It can’t yet display the Case label, the acronym that sums up the characteristics of the car of the future, but the second generation of the Audi Q3 has taken many steps towards the finish line. It’s not electric or shared, but it’s cutting-edge in connectivity, and in many ways it’s close to the requirements of independent driving.
Let’s go in order. To stay in touch with the outside world Audi Connect uses high speed data transfer (standard Lte Advanced) accessible via the Sim card integrated in the car, while the cockpit turns into a wi-fi hotspot that can also support the 5 Ghz band. And the collective intelligence of the four-ring fleet provides Car-to-X services that allow the Audi to communicate with each other, for example by sharing information about parking lots rather than potential dangers such as fog or ice on the road surface. With regard to data transmission, the customer has the option of activating the packages of interest directly from the car.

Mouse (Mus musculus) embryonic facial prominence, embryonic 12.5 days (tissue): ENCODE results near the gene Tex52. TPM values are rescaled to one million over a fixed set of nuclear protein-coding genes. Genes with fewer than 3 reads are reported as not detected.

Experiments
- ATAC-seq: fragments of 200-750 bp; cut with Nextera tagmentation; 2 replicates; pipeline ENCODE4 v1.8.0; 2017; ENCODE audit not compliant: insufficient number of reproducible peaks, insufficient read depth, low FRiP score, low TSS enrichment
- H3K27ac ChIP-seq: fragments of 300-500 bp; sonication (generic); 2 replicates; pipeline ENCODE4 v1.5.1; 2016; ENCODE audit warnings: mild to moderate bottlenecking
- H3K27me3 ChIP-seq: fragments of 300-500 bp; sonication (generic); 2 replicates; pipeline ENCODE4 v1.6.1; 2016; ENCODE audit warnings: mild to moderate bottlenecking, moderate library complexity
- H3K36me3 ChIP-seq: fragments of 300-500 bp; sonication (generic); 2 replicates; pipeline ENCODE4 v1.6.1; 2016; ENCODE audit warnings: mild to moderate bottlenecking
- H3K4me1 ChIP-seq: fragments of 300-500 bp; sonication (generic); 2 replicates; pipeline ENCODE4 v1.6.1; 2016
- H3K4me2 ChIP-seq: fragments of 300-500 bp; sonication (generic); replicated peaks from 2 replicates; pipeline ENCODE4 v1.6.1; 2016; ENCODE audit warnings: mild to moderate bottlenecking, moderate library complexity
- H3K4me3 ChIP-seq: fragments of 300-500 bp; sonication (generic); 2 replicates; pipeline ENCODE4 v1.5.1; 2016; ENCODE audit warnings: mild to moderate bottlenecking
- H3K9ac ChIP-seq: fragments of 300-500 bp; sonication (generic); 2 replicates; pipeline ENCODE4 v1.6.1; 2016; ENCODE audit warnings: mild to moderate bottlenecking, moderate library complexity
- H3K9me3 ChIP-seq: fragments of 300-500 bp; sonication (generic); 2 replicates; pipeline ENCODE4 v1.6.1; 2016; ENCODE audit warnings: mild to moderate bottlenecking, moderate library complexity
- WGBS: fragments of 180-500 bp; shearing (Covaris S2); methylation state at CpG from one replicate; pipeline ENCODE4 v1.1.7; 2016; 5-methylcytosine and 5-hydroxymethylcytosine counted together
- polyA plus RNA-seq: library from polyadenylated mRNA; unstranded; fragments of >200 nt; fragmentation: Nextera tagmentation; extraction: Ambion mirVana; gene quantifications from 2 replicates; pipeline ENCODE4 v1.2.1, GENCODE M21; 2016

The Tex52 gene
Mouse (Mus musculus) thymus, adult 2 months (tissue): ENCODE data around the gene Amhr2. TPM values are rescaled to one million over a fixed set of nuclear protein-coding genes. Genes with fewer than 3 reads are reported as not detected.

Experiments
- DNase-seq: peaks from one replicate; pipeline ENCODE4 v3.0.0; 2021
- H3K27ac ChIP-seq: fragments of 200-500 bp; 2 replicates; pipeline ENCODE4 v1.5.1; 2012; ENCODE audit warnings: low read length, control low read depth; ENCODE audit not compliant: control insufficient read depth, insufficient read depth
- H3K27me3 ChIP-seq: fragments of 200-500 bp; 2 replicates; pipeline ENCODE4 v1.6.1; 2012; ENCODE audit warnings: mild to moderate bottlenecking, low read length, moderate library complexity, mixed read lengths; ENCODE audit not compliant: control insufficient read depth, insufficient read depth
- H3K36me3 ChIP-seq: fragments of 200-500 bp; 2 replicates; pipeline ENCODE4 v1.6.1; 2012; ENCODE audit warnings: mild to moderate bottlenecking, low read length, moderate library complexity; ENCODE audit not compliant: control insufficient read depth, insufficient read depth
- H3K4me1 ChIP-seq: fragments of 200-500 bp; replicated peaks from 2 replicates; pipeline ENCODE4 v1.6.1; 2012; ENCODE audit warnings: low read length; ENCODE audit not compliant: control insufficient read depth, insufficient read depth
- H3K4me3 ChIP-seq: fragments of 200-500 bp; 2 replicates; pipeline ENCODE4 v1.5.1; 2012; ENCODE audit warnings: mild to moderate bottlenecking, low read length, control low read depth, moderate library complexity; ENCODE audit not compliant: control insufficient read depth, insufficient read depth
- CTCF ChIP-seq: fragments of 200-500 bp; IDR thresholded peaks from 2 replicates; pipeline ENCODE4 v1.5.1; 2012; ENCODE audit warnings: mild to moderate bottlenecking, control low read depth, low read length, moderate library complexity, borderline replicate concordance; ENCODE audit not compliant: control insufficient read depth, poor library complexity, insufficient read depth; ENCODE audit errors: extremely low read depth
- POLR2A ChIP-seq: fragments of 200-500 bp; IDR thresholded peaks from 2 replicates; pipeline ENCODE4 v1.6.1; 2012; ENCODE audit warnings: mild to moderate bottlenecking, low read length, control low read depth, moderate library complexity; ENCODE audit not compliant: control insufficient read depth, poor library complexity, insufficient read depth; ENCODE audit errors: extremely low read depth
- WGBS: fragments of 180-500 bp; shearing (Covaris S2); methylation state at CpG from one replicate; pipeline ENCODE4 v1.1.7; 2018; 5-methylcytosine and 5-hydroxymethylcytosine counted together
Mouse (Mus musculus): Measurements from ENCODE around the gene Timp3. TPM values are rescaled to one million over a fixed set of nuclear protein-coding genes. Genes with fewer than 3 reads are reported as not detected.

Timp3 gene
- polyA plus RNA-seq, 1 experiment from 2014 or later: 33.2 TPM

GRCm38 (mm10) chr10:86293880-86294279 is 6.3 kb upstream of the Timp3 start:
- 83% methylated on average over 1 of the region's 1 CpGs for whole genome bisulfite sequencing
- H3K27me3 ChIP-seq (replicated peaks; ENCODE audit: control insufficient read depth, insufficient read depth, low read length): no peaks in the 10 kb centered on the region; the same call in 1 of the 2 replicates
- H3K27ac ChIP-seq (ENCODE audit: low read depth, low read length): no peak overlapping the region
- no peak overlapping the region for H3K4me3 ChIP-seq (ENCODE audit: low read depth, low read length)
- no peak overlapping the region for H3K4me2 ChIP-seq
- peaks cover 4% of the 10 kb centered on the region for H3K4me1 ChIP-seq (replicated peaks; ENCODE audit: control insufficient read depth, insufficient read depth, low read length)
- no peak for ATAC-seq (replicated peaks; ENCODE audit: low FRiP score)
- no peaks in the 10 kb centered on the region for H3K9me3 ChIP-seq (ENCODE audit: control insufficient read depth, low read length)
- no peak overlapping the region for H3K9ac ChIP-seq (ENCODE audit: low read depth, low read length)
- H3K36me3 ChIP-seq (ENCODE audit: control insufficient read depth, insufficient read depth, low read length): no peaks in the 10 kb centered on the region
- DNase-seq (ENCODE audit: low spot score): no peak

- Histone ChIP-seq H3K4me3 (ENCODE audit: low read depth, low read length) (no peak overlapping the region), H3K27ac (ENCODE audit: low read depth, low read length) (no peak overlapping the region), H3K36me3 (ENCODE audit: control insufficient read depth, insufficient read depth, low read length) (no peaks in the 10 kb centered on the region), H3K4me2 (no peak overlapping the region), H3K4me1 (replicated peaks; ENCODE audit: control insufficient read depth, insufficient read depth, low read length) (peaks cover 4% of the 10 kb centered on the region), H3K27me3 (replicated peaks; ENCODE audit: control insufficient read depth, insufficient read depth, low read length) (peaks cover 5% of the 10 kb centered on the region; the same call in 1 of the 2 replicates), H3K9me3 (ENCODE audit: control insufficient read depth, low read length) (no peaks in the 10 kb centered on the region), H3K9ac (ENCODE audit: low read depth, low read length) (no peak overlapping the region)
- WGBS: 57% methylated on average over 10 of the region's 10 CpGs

The new Q3 is at the top of its category in terms of driver assistance. The adaptive system, which is available on vehicles with a 7-speed S-trunic gearbox, integrates devices such as the speed assistant, the traffic assistant and the lane maintenance assistant. An interesting “appetizer” for independent (or almost independent) driving, such as the parking assistant who carries out the entry and exit manoeuvres independently, also using the rear transverse traffic assistant who, in the event of reversing, monitors the situation with two radar sensors to indicate the presence of vehicles approaching.
There are also four perimeter cameras with different display modes, including that of the wheels in detail, very useful to approach with precision at the edge of the road without damaging the precious – and expensive – alloy wheels. All the main technologies belonging to the Adas world (Advanced driver assistance system) are grouped in a “service package” that includes, in addition to the aforementioned adaptive system, also the recognition of the signs by camera, the automatic adjustment of the headlamps and the emergency assistance that, in the event of failure to react to a potential dangerous situation by the driver, launches audible and visual alarms before intervening “personally”, automatically slowing down the car until it comes to a complete stop.